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You may want to turn this off if you don't want to clutter your scripts' global scope with user data. This makes most sense when coupled with track_vars - in which case you can access all of the GPC variables through the $HTTP_*_VARS, variables.
You should do your best to write your scripts so that they do not require register_globals to be on; Using form variables as globals can easily lead to possible security problems, if the code is not very well thought of.
All external variables were automatically registered in the global scope. That is, any incoming variable of the types COOKIE, ENVIRONMENT, GET, POST, and SERVER were made available globally. Because they were available globally, they were also globally modifiable. Although this might seem convenient to some people, it also introduced a security deficiency because variables intended to be managed solely by using a cookie could also potentially be modified via the URL.
For example, suppose that a session identifier uniquely identifying the user is communicated across pages via a cookie. Nobody but that user should see the data that is ultimately mapped to the user identified by that session identifier. A user could open the cookie, copy the session identifier, and paste it onto the end of the URL, like this:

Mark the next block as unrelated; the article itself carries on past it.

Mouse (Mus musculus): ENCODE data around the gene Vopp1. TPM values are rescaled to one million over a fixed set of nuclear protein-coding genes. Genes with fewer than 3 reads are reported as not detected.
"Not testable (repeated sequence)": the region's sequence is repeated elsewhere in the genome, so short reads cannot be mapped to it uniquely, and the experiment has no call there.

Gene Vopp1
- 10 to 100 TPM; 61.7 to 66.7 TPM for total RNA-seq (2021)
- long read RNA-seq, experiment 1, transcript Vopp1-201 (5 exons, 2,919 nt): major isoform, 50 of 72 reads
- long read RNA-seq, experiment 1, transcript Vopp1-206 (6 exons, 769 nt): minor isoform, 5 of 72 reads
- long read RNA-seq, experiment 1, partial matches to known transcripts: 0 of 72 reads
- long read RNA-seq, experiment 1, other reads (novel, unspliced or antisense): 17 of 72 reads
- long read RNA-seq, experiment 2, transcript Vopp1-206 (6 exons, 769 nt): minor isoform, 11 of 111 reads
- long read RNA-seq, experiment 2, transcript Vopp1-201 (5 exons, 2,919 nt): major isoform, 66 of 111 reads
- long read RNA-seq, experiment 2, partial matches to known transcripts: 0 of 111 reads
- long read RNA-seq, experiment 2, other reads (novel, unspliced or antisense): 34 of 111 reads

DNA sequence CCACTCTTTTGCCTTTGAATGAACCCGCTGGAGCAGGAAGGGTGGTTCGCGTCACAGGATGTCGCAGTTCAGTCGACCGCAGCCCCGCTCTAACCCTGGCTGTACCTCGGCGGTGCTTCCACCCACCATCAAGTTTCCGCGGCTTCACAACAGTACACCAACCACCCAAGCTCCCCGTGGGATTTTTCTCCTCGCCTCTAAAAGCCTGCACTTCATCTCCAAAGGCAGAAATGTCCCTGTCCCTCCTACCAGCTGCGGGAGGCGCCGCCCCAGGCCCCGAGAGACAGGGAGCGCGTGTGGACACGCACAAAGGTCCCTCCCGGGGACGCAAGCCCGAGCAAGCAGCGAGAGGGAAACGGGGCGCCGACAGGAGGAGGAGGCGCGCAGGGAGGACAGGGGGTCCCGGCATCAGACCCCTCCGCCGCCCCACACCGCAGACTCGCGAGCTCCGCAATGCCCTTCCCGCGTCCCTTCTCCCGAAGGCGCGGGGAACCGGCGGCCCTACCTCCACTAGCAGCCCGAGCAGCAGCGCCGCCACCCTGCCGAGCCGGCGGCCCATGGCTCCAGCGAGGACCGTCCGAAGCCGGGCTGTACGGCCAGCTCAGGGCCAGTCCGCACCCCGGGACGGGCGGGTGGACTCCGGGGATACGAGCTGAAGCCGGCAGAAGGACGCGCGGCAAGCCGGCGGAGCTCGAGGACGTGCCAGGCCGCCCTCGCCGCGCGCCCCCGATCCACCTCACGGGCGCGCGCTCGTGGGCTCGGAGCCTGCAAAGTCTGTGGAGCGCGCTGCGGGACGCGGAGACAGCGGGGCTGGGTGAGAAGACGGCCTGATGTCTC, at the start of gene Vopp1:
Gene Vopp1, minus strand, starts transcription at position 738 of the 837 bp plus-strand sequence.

The user could then e-mail this link to some other user. If there are no other security restrictions in place (e.g., IP identification), this second user will be able to see the otherwise confidential data.
Disabling the register_globals directive prevents such behavior from occurring. While these external variables remain in the global scope, each must be referred to in conjunction with its type. For example, the sessionid variable in the previous example would instead be referred to solely as the following:
Any attempt to modify this parameter using any other means (e.g., GET or POST) causes a new variable in the global scope of that means ($_GET['sessionid'] or $_POST['sessionid']).
Although disabling register_globals is unequivocally a good idea, it isn't the only factor you should keep in mind when you secure an application.